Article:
14. Again, the Election Tribunal is of the view that a request for recount was made before the Returning Officer on behalf of the 1st respondent on the ground that gross mistakes had occurred in the counting and that the said application has been dismissed without a finding that the demand was frivolous or unreasonable. It is the further view of the Election Tribunal that the arrangements for proper and effective supervision and check regarding the counting were not very satisfactory and that the 1st respondent's apprehension under those circumstances that there may have been a miscount, is reasonable.
15. The Tribunal in this connection, makes certain suggestions to the authorities concerned for making a provision for fixing a ratio between the number of counting agents allowed to each candidate and the number of counting assistants employed by the Returning Officer for the Court and It also gives an extract from the final report of the Committee on English Electoral Law Reforms. It is not necessary for me to advert to that aspect in these proceedings.
16. The Election Tribunal again is of the view that there is prima facie material to show that there are discrepancies and mistakes in the returns of the presiding officer as compared with those of the Returning Officer. The Election Tribunal goes into various details available from the records and comes to the conclusion that those mistakes and errors can well be the features of a miscount. In this connection, the Election Tribunal considers a ballot paper produced by the 1st respondent and claimed by him to be a genuine one, and picked up from near about a polling station.
It also considers the apprehension of the 1st respondent that the genuine ballot paper now produced would have been substituted in the ballot box by a spurious one. But it doss not accept the contention of the 1st respondent that from that fact alone, a prima facie inference that the ballot paper produced has been substituted by a spurious one, could be drawn. But the Tribunal is of the view that the various discrepancies and mistakes pointed out, prima facie, from the Returns of the Presiding Officers and those of the Returning Officer provided good grounds to believe that the counting was not in order and that the final figures might have been affected by a likely miscount.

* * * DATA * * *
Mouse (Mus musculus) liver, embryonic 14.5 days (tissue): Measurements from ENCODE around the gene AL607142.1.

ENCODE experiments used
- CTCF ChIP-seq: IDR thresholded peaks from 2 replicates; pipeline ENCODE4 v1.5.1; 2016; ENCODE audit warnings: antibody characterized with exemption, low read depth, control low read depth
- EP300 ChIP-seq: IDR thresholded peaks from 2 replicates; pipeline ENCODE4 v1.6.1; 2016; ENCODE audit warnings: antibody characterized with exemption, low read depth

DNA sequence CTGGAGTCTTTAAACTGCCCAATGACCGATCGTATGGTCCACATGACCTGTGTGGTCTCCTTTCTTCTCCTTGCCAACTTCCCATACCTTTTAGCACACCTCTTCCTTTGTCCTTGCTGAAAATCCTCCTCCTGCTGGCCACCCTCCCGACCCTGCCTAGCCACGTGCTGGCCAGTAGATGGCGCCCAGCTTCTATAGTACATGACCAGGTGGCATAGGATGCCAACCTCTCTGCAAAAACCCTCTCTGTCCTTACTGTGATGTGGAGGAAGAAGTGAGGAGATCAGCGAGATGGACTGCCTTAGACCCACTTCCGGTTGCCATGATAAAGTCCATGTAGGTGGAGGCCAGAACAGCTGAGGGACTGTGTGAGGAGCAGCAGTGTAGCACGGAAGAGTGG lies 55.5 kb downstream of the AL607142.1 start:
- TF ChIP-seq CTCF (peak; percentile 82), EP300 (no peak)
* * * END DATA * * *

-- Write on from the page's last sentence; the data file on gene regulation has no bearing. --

17. Though the 1st respondent also appears to have contended that the Returning Officer has committed errors in counting and rejected ballot papers and therefore, there should be a scrutiny of the decision of the Returning Officer on doubtful votes, the Election Tribunal was of the view that there is no material placed before, it to base a conclusion that the returning officer committed mistakes or was biassed. Therefore, in this view, the request for scrutiny of ballot papers rejected by the Returning Officer was negatived. But it held that in the actual process of recount, a scrutiny of the ballot papers counted by the Returning Officer may become inevitable and therefore, a scrutiny to that extent is reasonable and has to be allowed.
18. It was on these grounds stated above that the Election Tribunal has ultimately passed the order under attack allowing a recount and scrutiny in Interlocutory Application 30/60 in Election Petition 9/60 subject to the further direction that a scrutiny of the ballot papers rejected by the Returning Officer, is not allowed.
19. Mr. Kalathil Velayudhan Nair, learned counsel for the writ petitioner, attacked the order on substantially 3 grounds:-
1. There was no prayer for recount, as such, in the main Election Petition filed by the 1st respondent and therefore recount should not have been Ordered.
2. There is absolutely no evidence on record to justify the recount in the circumstances of this case; and
3. That the materials on which the Election Tribunal has come to the conclusion that there should be a recount have not been properly proved by the 1st respondent herein.
20. There was also an incidental attack on the order by learned counsel to the effect that the Election Tribunal has mixed up the facts in the other 2 connected applications and utilised some of the materials available on those cases in deciding this particlar matter also. Mr. K. Velayudhan Nair did not dispute the jurisdiction of an Election Tribunal to order a recount at any rate in a proper case.
21. Mr. S. Easwara lyer, learned counsel for the 1st respondent, supported the order of the Election Tribunal, in the particular circumstances of this case. Though the 1st respondent took up the position before the Election Tribunal that a party is as of right entitled to ask for a recount, in my opinion, in this Court, Mr. S. Easwara lyer has rightly not taken up such a contention.